Thousands run for Eritrea-Ethiopia in Addis Ababa


Thousands of Eritreans and Ethiopians on Sunday took part in a 10-kilometre run for peace in the Ethiopian capital of Addis Ababa.

The Ethiopia-Eritrea Peace and Reconciliation Run is the first joint sporting event held between the two countries since signing a peace deal earlier this year that ended their long-standing border conflict. With the border now open between the neighbouring countries and diplomatic ties restored, runners from both nations gathered in Addis Ababa to participate in the race.

Eritreans, Ethiopians run for peace

After 20 years of conflict, Eritrea and Ethiopia brought a sudden end to their border dispute that has threatened peace in the Horn of Africa region for two decades. Now, the two countries are working together to build economic partnerships and strengthen the region’s peace prospects.

Since signing a peace deal in July, Eritrea and Ethiopia have strengthened relationships with Somalia, whose relationship with Eritrea has been strained for many years. With Eritrea, Ethiopia and Somalia working together, the security situation in the Horn of Africa holds significantly more potential although it has provoked some tensions with Djibouti, which has an ongoing border dispute with Eritrea.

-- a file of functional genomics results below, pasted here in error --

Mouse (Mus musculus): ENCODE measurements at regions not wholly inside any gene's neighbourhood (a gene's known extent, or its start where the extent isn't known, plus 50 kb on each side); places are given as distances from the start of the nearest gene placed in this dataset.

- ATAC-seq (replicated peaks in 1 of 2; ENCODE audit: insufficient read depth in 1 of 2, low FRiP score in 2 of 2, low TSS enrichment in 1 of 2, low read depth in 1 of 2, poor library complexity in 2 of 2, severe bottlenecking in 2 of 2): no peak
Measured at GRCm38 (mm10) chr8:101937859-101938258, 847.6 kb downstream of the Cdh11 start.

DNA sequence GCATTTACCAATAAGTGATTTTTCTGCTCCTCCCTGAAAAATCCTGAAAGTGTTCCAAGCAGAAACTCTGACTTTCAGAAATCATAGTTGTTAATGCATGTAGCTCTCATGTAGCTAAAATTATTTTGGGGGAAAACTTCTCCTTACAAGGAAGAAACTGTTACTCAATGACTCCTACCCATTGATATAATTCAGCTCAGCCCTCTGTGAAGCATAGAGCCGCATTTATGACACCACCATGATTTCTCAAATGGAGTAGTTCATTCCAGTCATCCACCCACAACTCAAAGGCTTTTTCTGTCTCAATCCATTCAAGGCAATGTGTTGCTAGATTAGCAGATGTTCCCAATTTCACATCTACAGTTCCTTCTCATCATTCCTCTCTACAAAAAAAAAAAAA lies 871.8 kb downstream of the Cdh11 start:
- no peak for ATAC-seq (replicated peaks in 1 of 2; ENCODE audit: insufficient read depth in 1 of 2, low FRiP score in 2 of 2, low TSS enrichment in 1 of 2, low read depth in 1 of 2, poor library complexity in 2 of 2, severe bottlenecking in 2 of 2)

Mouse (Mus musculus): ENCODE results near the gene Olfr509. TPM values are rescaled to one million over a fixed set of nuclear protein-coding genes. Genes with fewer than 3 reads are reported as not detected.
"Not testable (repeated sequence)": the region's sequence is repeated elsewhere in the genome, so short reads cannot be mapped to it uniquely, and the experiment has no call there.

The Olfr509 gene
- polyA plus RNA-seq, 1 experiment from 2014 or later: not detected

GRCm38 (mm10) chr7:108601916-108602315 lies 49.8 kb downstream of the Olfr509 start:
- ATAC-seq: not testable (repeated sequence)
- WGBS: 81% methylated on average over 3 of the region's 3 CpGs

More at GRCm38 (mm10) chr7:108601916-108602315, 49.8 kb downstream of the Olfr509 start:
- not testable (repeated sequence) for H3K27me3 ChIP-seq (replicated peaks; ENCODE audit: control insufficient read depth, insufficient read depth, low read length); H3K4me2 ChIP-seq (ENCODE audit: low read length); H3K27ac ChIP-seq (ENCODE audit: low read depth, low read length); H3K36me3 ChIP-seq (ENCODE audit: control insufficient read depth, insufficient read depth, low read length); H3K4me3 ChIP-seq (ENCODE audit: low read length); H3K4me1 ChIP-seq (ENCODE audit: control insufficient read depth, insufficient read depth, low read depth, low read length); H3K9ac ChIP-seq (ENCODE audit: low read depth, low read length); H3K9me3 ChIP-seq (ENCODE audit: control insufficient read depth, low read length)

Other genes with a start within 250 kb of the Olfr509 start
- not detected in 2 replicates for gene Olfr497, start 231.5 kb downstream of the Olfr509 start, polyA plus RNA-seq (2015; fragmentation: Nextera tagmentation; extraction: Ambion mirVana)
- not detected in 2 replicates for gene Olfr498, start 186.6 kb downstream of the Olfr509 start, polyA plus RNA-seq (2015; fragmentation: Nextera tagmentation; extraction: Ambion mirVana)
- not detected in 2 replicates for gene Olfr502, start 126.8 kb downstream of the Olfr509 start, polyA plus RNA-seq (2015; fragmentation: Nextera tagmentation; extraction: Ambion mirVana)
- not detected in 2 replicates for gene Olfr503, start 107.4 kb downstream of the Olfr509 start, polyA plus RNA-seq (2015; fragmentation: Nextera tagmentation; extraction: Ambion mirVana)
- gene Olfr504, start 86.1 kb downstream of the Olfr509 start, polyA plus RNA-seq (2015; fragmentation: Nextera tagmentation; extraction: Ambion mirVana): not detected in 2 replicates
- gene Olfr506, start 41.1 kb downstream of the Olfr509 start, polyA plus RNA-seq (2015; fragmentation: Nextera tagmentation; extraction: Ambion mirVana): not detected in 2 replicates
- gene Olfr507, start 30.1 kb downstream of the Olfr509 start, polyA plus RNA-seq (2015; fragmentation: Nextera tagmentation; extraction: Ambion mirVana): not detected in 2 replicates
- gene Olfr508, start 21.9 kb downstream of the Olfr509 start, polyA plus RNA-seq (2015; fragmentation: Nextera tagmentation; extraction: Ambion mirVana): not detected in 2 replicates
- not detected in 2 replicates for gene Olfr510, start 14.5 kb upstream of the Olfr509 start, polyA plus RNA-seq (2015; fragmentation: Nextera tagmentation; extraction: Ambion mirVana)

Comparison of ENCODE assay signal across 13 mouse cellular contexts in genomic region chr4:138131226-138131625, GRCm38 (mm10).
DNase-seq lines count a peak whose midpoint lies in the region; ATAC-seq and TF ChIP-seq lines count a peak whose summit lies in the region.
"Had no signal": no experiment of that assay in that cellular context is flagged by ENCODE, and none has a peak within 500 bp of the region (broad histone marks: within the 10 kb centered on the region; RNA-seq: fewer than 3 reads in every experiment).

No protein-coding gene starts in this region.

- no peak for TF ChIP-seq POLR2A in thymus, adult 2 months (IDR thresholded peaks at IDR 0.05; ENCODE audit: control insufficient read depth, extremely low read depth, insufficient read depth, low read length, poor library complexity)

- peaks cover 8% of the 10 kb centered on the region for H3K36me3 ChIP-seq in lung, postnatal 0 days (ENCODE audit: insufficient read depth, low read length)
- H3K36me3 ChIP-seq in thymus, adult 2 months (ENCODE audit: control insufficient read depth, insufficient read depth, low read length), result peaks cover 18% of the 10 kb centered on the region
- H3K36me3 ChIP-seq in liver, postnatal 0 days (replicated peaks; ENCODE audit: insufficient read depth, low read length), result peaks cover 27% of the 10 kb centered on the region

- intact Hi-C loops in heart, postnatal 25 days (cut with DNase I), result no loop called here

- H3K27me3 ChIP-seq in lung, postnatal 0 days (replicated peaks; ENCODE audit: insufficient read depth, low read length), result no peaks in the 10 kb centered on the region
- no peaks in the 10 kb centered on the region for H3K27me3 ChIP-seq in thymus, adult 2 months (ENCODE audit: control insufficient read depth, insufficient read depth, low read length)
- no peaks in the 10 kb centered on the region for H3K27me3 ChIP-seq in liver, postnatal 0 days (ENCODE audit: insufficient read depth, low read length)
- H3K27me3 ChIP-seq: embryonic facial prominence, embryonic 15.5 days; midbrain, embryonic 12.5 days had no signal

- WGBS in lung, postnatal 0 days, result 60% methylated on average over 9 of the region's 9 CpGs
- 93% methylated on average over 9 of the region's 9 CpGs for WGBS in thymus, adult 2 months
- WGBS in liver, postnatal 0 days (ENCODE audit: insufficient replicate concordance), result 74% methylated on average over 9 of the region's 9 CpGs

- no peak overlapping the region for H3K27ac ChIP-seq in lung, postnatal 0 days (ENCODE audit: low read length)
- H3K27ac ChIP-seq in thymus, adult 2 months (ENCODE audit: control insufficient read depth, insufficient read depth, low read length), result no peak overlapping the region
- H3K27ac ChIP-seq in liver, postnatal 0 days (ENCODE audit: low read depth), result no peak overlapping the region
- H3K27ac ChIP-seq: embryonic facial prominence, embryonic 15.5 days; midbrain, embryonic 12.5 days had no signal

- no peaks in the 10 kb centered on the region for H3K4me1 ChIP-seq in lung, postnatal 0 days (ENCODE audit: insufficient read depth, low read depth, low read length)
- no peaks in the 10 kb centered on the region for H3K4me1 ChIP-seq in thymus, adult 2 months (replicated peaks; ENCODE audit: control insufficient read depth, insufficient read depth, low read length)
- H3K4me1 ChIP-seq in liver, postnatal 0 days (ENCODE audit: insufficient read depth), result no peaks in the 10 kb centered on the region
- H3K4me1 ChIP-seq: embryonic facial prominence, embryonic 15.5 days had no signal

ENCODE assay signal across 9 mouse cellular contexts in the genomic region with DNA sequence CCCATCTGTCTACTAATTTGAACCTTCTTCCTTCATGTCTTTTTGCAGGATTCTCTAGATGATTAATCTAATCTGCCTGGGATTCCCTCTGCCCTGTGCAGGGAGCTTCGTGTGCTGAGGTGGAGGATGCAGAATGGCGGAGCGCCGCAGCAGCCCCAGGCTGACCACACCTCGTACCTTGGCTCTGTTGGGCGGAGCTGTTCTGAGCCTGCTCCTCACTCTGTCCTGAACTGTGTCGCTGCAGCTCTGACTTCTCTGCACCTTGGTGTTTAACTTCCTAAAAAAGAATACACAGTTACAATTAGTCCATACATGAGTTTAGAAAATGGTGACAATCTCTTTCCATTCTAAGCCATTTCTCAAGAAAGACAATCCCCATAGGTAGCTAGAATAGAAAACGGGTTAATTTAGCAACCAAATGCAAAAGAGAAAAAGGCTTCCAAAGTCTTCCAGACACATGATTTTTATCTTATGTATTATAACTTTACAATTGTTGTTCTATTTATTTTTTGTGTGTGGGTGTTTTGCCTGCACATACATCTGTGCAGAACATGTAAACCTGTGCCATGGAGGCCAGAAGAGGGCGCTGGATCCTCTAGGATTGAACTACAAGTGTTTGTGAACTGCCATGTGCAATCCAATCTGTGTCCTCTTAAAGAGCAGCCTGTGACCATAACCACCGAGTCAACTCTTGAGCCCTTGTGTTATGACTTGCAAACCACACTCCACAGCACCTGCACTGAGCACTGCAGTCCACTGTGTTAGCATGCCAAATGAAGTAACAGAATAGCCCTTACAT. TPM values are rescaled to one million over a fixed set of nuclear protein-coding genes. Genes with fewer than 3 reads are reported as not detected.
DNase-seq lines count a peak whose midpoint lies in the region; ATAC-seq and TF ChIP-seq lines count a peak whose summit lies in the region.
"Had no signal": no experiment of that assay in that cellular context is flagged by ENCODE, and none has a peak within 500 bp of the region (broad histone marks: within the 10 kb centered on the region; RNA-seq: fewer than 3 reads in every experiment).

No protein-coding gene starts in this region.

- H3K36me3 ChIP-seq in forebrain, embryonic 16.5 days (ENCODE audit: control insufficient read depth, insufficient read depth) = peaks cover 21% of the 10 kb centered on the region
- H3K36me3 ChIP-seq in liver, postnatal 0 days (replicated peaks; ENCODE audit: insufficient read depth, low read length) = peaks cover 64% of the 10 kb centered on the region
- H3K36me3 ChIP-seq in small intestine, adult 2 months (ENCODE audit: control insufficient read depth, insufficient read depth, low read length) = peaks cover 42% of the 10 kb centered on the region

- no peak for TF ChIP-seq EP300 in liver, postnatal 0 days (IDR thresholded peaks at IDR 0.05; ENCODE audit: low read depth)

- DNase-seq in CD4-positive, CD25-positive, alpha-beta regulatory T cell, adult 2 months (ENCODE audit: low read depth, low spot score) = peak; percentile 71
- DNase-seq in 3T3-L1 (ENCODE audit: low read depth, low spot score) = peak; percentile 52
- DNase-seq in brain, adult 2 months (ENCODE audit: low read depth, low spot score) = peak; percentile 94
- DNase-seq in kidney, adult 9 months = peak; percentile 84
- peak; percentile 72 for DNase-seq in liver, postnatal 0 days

For the most part, though, an unprecedented push for peace between Eritrea and Ethiopia have had a positive effect for both nations and the wider Horn of Africa region. The border between the two nations has transformed from a war zone into a bustling businesses location and a place where people from either side can move freely.

This time last year, the prospect of Eritreans running through the streets of Addis Ababa in a joint sporting event in celebration of peace with Ethiopia would have been impossible to imagine. However, this is precisely what happened on Sunday and this shows how drastic recent changes in the Horn of Africa have been.

Featured image: By Rjruiziii – Own work, CC BY-SA 3.0,

About Aaron Brooks

Aaron Brooks is a UK journalist who wants to cut out the international agendas in news. Spending his early years in both England and Northern Ireland he saw the difference between reality and media coverage at an early age. After graduating from the University of Chester with a BA in journalism, his travels revealed just how large the gap between news and the real world can be. As Editor-in-Chief at East Africa Monitor, it’s his job to provide a balanced view of what’s going on in the region for English-speaking audiences.